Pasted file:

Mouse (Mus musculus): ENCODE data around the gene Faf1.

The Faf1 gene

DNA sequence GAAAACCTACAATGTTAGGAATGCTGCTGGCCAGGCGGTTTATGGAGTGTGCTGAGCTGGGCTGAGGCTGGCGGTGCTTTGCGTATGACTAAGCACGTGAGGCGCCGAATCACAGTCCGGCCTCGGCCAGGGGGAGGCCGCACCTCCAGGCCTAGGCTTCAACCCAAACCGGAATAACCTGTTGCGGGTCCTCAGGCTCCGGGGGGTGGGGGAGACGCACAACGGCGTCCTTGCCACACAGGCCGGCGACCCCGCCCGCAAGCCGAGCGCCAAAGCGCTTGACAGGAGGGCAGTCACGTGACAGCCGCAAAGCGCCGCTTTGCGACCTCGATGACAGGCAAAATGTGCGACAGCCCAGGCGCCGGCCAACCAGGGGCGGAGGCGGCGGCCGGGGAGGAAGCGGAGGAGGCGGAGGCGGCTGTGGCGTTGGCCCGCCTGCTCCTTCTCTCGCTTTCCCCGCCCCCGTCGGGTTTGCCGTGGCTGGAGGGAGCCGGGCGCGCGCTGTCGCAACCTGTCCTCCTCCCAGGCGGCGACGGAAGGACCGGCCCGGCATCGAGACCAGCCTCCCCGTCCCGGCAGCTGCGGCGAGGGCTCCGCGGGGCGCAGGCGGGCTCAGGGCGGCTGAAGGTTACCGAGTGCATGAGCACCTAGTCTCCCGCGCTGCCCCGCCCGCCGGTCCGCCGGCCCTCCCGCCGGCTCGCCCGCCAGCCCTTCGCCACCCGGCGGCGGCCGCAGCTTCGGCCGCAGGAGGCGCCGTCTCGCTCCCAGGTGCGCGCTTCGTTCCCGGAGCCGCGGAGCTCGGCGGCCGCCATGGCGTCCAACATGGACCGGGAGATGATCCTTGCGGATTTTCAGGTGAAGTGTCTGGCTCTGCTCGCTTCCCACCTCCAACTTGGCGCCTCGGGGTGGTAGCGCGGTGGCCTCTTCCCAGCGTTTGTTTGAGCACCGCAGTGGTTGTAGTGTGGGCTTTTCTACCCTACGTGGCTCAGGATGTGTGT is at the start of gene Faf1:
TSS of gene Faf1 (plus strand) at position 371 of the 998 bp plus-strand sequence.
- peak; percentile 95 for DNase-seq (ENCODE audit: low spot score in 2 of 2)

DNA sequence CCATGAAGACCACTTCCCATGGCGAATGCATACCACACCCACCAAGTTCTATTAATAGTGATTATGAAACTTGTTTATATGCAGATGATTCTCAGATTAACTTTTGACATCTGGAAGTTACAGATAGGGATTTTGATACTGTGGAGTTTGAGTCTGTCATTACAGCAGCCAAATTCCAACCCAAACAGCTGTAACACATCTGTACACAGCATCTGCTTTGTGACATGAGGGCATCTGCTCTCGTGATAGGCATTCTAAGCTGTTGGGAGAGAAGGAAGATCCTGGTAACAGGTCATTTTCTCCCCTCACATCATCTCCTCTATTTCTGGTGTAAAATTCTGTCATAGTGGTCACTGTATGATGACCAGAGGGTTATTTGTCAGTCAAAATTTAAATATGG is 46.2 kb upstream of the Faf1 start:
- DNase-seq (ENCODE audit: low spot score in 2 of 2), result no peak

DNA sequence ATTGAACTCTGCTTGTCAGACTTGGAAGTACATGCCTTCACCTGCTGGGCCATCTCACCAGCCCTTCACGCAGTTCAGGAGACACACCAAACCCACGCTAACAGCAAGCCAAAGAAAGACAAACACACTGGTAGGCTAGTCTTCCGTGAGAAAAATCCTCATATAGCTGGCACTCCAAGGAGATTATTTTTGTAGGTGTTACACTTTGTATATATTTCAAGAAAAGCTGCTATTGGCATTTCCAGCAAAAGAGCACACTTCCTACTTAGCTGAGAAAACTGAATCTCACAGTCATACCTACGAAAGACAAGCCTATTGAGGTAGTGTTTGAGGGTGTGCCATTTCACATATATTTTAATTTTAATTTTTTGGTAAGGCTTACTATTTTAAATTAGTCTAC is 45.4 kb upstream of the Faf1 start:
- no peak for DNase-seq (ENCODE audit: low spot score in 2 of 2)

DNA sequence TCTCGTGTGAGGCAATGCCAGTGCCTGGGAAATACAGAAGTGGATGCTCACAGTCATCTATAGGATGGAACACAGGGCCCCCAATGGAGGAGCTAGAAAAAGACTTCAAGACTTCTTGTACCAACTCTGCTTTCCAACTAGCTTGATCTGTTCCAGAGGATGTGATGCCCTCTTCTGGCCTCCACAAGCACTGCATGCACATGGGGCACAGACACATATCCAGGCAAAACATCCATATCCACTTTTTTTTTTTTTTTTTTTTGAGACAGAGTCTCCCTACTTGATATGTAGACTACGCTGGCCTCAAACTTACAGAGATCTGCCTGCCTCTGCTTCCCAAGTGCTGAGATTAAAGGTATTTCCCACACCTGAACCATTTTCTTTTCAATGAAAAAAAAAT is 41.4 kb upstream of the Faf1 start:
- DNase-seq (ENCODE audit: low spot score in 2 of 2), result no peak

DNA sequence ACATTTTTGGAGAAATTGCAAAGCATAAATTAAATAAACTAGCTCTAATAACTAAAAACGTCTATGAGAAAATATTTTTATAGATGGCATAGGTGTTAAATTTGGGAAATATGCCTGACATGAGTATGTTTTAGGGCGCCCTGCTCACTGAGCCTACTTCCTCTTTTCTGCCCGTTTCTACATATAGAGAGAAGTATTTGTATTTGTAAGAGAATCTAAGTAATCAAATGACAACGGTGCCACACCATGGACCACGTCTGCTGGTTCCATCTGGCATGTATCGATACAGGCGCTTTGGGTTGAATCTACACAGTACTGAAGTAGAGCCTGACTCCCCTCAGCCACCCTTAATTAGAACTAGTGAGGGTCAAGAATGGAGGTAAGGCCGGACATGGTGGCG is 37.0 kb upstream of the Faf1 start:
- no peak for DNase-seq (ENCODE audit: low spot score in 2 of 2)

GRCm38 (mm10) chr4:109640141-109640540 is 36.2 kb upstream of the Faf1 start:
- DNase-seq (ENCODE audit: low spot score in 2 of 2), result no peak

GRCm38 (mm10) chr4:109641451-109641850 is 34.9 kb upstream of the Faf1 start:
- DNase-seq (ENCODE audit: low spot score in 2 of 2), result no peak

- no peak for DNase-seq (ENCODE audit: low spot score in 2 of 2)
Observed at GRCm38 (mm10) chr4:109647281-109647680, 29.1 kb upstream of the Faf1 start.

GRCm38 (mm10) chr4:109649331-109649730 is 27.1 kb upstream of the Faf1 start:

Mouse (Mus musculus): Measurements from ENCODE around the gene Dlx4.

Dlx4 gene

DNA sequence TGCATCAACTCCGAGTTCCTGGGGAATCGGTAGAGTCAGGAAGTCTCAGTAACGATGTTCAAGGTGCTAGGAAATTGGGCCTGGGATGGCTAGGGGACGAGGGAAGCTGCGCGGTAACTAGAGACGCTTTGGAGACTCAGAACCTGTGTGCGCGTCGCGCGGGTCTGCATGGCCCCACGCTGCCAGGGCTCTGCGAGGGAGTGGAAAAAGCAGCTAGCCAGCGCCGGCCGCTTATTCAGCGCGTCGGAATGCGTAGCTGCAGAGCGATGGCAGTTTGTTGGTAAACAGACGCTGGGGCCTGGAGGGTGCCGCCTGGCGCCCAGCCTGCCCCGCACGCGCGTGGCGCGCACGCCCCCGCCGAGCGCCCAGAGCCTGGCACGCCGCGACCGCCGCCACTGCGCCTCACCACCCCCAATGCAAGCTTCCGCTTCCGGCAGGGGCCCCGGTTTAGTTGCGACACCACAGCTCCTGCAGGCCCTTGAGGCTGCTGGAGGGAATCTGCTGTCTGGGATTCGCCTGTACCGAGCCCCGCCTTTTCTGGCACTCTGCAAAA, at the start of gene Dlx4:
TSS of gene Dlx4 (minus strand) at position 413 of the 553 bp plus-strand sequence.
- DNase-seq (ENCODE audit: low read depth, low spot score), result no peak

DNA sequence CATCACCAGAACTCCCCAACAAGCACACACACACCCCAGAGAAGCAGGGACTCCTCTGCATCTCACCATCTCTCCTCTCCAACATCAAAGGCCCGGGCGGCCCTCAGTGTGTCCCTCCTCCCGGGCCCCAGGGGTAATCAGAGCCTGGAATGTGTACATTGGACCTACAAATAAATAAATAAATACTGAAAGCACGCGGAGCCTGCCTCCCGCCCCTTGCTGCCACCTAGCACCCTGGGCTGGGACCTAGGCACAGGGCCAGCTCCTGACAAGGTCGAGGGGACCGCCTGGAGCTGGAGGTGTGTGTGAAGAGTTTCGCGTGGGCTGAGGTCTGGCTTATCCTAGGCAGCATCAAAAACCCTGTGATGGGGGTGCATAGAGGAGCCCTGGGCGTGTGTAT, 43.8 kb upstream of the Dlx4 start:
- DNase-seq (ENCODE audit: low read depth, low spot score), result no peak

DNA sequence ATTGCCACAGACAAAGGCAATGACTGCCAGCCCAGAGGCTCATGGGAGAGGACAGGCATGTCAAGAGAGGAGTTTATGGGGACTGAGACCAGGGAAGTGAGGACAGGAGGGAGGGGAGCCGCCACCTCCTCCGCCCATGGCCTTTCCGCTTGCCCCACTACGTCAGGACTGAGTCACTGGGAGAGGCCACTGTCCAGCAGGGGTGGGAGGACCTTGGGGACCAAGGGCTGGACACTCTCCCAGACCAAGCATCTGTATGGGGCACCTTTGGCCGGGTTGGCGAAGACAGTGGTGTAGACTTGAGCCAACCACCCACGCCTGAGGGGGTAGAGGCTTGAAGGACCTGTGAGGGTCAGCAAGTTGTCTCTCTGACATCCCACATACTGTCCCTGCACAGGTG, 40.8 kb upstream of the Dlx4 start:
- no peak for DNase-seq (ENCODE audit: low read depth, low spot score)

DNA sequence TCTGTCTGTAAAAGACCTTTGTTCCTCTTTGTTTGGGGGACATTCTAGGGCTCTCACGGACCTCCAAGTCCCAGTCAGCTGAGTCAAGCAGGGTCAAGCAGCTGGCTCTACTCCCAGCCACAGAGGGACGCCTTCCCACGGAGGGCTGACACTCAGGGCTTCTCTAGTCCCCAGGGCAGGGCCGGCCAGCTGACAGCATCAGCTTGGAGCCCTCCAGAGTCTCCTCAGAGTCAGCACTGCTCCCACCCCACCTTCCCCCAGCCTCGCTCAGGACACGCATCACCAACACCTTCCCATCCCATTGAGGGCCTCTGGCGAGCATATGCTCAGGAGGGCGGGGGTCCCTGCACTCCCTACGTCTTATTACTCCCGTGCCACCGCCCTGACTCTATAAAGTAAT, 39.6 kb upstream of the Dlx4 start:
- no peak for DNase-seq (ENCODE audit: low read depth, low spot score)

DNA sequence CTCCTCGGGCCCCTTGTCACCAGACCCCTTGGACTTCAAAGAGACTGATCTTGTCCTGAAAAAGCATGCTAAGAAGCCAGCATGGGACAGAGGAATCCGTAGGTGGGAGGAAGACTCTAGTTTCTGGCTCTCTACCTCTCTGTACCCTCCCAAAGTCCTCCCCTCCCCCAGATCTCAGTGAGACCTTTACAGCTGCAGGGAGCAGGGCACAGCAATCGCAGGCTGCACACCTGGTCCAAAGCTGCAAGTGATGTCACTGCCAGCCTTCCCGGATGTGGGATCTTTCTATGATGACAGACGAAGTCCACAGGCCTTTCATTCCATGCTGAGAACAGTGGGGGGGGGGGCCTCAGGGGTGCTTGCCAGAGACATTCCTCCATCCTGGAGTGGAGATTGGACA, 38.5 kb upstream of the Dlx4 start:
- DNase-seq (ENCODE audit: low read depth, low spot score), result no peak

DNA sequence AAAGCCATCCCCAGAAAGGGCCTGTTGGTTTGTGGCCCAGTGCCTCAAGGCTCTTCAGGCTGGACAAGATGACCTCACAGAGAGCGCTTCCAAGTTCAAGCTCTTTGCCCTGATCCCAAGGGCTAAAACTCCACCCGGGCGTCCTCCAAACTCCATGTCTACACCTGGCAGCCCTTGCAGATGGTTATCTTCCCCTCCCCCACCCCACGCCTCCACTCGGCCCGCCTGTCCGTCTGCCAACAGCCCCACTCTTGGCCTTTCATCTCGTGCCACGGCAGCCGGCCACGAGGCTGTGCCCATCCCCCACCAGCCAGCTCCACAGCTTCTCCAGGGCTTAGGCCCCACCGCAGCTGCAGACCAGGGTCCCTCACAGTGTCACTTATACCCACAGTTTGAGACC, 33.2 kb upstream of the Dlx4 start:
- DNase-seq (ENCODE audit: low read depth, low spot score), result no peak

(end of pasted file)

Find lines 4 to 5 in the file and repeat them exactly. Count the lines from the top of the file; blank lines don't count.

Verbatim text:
TSS of gene Faf1 (plus strand) at position 371 of the 998 bp plus-strand sequence.
- peak; percentile 95 for DNase-seq (ENCODE audit: low spot score in 2 of 2)